As he awoke the next morning, he felt compelled to visit a special place. The fields were still covered and that beautiful morning mist. He put on a light coat and ventured into the fog. It was not a difficult place to find for those who knew where it was, while for others it was impossible. Down by the gravel road into the hills, there was a little forested area that was set against a rather sharp slope covered in shrubbery. The mist hovered amidst the ancient trees. A quiet place. As the man approached the forest, a flock of birds rose into the sky. The morning air was fresh and yet treacherous, not betraying the scorching heat that would be generated during the day. A weak smile appeared on the man’s face. In the forest there was a glade that was fed through the crystal-clear water of a nearby stream. It was an eerie place, an anomaly. The treetops formed a cover over the water. Few sun rays touched the water surface, but where they did the water sparkled like a precious stone. The man was reminded of a saying his grandfather used to murmur when he walked with him in the mountains in the North of the country. »Where are those who were before us?« He then pointed to the vetust pillars of an ancient structure and hummed some lines of an old English poem. The melody had stuck in his head ever since. They climbed higher up and over rocks to reach the derelict structure. His grandfather always sought out these places when they were in the mountains. In perfect solitude, high up, the younger self of the man touched the textures of the ruins, the expensive marble or granite that had been shipped with considerable effort to these remote places at the edge of the world. Already then, beauty of these old places that have been forgotten by time and people fascinated him. Knowing that they had once been frequented by people like himself, with hopes and dreams and a rich life invoked a sense of sonder. Sometimes, these imagined scenes felt more real than everything else. In his dreams, he recreated the temples and villages he saw, with people walking to and fro. They talked about their worries, loves and families. And he felt closer to them than to anyone else. With these memories vanishing, the man was once again in the forest. This treasure did not convey the grandeur of a ruin, but its serenity and quietude inspired his imagination that was otherwise accustomed to the repetitive imagery of country life, which nonetheless brought comfort to the stressed mind.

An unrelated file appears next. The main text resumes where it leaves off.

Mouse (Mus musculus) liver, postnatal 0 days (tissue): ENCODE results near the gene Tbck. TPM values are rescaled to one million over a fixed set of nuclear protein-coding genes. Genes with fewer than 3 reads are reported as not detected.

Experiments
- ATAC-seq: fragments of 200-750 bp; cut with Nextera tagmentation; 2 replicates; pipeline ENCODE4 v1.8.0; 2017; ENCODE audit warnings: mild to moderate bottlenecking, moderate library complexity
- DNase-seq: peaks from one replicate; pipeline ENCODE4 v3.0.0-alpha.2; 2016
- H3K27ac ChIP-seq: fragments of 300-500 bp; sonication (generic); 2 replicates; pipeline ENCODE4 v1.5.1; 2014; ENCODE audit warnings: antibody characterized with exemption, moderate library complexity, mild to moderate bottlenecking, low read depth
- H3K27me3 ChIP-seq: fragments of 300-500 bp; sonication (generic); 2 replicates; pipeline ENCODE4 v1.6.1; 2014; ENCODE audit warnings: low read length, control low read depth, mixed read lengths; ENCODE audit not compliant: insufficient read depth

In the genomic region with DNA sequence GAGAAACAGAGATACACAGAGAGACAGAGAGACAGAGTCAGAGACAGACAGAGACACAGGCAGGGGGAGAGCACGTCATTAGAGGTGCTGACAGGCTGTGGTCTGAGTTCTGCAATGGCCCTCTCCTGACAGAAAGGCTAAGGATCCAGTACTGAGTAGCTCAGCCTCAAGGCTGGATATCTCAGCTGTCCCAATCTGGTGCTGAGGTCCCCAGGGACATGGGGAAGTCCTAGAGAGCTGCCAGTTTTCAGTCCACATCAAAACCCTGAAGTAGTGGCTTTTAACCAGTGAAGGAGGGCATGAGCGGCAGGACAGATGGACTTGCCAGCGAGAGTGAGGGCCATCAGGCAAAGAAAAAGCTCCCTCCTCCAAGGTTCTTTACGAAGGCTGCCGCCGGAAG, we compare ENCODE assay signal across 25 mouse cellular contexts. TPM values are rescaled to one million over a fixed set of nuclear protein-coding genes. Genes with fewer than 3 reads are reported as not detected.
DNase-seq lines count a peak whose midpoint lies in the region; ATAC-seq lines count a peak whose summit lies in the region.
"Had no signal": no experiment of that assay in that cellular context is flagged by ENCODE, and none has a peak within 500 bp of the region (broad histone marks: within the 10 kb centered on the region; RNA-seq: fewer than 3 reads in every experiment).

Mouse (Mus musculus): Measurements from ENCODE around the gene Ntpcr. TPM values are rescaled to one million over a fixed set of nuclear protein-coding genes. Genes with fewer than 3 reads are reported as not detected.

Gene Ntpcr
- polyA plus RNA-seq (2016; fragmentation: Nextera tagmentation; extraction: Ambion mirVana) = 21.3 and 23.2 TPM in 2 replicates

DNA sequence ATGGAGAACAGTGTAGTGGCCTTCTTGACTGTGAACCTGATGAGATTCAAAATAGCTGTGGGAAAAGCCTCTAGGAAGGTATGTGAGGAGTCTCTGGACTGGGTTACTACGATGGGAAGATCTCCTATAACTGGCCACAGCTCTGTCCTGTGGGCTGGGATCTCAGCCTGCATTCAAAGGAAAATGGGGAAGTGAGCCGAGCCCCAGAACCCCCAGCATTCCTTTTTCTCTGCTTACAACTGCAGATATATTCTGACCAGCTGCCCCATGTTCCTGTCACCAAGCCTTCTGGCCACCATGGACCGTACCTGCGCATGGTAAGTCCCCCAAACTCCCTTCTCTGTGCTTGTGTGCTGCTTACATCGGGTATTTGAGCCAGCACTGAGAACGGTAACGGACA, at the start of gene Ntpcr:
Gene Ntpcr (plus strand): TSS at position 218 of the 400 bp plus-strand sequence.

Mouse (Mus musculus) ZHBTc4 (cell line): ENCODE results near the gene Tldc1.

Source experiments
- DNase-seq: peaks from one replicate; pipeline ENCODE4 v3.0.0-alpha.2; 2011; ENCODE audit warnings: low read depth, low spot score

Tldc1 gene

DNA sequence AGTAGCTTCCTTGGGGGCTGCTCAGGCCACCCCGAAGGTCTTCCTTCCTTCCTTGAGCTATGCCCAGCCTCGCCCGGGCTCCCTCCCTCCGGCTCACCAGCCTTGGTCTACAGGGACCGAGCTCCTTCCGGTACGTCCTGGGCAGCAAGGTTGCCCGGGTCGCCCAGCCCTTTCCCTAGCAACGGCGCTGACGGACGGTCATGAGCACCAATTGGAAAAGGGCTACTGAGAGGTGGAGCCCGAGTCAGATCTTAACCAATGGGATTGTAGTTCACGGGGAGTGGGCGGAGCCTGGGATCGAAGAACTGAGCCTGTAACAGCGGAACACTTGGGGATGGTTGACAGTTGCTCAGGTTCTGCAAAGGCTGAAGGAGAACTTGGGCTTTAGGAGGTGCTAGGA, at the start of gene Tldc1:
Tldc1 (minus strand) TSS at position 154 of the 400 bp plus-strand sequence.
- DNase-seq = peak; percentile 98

The man sat down at the shore and closed his eyes. He listened to the water’s tranquil passage. How often he had heard the river’s bittersweet melody, a song unlike anything else. It befitted the dolorous parting of lovers, not this lonely stream in a vast, empty landscape. Opening his eyes, he looked into the water, solemnly watching his own reflection, himself. But what he saw was not truly himself, but a self of days old long since. A sudden realization of the time that has passed struck him like lightning. He was no longer the one he had been, not anymore. Years had gone by, as the pain in his heart had withered, but so had he. Who could he remember from his past? From his youth, his playful years? All faces, their smiles and tears, jolly laughter had vanished into ashes. He thought about all those lonely hours in the summer, when only oaked wine talked to him during hot evenings. His life had become much more empty since everyone he once loved had passed away or simply left him stranded. It is strange to live when there is no one to share experiences with, no soul for a meal together in lovely, colourful summers and no hand to hold when life is on its apogee. No fiery words but the pitch black winter night without light and entry. Everyone seemed so far away. Without human company, all memories seem to slowly fade away, becoming feverish dreams, disjointed from the fact that they had once been real. The self becomes the gravitational center of existence, but so too does the tragic awareness that the self is as elusive as its understanding is the ultimate promise. The man realized that most of his life was over now, that everything he had experienced lived in the past. It was not few years that he had roamed the earth, sometimes with ambition, sometimes with resignation. And yet, being alone had devalued all of his rich past. There was nobody to tell stories, no friendly expression of recognition at the sight of him. No greetings of a familiar passer-by. He had sown the seeds of his condition as a young man, involuntarily. Striving for knowledge and an aesthetic mind, he had disregarded society. He had not taken people as his peers, but had created ideas of them in his head, mutable by a single thought. Their idea had remained in his mind, only to grow ever further apart from the way they really appeared to him. And then they eventually withered away, reminding him of the finitude of his own existence. Their images were still there, but time had taken them away in a breeze, it seemed. One day he would join them, out there in the country side, when vines will climb to the skies and every edifice will be devoured by nature. He watched the scene in his mind as if it was happening this same instance. Everything he built — vestutate labetur. The men wept for the things that never were. He wept like he had not done for a very long time. All the pain, the disappointment flowed from him, coalescing with the river that now appeared like a sea of tears and sorrow.